MANILA: Muslim guerrillas in the Philippines will begin turning over their weapons as part of a peace deal even as lawmakers are still debating a law creating a new autonomous Muslim region in the country’s south, rebel and government peace negotiators said Thursday.
President Benigno Aquino III will be the guest of honor at the ceremonial turnover of high-powered weapons next week, chief government negotiator Miriam Coronel Ferrer said. She said 145 guerrillas of the 11,000-strong Moro Islamic Liberation Front also will be decommissioned.
Rebel negotiator Mohagher Iqbal said rebels agreed to hand over their weapons to an independent group despite the delay in the passage of the law creating the new autonomous region.
“This is just the start of the decommissioning process, which the (rebel group) has committed to undertake as a show of its sincerity to peace building,” Ferrer said.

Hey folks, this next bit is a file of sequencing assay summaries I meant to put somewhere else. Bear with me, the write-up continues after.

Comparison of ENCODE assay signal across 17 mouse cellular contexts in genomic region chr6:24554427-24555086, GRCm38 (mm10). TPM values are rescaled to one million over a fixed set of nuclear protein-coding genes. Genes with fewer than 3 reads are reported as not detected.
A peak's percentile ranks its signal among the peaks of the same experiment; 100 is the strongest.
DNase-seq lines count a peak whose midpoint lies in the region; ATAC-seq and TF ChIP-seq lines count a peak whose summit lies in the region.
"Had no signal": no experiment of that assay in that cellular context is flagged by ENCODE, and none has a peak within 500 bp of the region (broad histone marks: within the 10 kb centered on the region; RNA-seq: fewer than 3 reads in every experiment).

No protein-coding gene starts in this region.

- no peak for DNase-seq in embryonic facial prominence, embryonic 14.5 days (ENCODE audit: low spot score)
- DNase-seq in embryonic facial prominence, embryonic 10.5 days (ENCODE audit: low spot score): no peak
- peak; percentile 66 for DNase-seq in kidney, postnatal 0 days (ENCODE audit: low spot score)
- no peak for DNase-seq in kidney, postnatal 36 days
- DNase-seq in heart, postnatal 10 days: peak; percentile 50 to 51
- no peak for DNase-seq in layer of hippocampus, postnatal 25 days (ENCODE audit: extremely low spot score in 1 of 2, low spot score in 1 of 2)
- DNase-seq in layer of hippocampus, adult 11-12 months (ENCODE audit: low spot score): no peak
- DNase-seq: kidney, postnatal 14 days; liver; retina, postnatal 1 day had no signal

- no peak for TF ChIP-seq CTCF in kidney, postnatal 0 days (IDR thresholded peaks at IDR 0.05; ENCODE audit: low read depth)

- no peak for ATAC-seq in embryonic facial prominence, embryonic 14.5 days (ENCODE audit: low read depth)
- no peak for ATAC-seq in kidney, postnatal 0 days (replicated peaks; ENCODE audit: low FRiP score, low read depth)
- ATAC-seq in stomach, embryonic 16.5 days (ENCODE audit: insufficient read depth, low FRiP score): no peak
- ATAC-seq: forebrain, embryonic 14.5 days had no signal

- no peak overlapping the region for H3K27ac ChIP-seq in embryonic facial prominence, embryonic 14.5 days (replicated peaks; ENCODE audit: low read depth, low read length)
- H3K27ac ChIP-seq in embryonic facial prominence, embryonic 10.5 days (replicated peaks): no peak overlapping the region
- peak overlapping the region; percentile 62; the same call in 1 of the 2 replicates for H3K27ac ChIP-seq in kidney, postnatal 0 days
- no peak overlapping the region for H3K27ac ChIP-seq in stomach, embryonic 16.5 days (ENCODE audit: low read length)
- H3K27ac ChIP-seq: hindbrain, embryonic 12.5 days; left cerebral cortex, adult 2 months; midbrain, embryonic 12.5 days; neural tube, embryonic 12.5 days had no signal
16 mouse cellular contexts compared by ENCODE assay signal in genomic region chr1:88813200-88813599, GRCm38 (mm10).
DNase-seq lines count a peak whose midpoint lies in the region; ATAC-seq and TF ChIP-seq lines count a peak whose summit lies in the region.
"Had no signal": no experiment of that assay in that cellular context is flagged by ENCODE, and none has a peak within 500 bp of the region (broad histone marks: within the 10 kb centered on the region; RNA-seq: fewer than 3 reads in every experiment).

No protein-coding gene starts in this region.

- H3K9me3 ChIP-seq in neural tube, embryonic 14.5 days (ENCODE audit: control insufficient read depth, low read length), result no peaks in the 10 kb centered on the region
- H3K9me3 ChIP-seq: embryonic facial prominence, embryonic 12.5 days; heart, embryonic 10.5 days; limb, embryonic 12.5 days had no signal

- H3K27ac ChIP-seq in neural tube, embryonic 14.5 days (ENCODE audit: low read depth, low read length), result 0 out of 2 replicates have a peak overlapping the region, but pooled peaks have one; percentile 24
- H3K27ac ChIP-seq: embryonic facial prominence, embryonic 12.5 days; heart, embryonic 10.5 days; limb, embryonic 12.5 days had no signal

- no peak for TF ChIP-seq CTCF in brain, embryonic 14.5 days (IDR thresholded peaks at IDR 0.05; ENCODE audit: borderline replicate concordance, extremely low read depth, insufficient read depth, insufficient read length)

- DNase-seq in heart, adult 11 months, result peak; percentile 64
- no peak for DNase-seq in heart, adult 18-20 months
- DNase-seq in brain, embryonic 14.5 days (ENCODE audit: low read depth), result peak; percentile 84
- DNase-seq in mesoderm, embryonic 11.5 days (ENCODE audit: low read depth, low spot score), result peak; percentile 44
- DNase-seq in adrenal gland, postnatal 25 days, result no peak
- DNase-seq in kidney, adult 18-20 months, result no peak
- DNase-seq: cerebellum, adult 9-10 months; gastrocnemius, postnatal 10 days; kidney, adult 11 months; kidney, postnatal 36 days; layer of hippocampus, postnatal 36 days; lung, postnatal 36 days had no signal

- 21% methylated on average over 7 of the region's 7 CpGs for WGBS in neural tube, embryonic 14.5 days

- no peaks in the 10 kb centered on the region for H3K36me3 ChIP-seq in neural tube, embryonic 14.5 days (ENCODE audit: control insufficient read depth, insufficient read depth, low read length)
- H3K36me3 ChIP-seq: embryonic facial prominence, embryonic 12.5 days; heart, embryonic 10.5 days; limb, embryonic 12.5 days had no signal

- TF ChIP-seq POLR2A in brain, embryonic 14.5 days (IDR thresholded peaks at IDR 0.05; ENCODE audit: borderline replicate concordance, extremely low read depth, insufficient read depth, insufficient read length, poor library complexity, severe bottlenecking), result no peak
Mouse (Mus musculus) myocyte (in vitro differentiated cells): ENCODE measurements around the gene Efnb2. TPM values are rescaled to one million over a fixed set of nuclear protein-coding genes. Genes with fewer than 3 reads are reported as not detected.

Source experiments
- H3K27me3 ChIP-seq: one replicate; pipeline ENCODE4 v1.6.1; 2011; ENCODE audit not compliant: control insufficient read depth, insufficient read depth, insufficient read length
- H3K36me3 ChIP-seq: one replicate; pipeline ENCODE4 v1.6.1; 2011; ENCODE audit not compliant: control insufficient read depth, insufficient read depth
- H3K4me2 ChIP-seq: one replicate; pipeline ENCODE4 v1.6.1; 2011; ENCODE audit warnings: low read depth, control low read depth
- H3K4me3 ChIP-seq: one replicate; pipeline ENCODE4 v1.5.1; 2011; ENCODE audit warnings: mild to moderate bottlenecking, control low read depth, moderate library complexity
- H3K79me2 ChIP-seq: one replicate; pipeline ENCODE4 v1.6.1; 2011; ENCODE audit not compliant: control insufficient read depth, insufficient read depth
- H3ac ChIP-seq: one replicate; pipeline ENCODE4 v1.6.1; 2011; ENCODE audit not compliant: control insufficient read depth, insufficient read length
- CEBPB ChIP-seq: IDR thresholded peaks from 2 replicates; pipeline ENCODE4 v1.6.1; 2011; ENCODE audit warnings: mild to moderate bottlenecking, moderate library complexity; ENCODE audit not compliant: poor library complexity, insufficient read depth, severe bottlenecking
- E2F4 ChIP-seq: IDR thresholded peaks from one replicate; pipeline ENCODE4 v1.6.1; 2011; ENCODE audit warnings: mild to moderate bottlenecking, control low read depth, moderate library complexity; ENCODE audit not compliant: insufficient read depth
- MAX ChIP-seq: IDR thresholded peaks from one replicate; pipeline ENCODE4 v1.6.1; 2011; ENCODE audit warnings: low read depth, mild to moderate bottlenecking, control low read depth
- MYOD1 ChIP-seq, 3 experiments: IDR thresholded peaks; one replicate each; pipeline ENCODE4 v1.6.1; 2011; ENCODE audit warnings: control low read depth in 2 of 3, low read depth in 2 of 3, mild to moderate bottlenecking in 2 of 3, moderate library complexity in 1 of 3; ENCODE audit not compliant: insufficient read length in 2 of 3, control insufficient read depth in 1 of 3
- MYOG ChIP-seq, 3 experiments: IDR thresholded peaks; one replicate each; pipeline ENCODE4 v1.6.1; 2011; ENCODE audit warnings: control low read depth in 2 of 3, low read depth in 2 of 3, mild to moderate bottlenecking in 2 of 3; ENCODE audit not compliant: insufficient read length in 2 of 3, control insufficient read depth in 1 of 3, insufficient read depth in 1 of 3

Under the peace accord signed in March 2014, the rebels agreed to end their armed struggle for a separate state in exchange for broader autonomy.
An existing five-province Muslim region is to be replaced by a more powerful, better-funded and potentially larger region to be called Bangsamoro.
The Aquino government had planned on passing the law last December, but it has met stiff opposition from legislators who claim that many of its provisions are unconstitutional. Heated debates have stalled the passage of an amended bill at the House of Representatives while the Senate continues public hearings on the proposed legislation.
Aquino said Thursday the passage of the law was “slightly behind schedule.”
“All I can do is try and convince the leaders of both chambers and their members of the importance of this particular bill,” he said.
Ferrer said 55 high-powered rifles and 20 crew-served weapons, which require more than one operator, will be turned over to the Independent Decommissioning Body.
The rebels to be decommissioned will be given 25,000 pesos ($555) in cash assistance plus a government health card. Decommissioned combatants also will be provided with livelihood assistance as part of the normalization process.
More than 120,000 people have died in separatist violence since the 1970s in Mindanao, the main southern Philippine island. It is home to most of the country’s 5 million Muslims, but Christians remain the overall majority.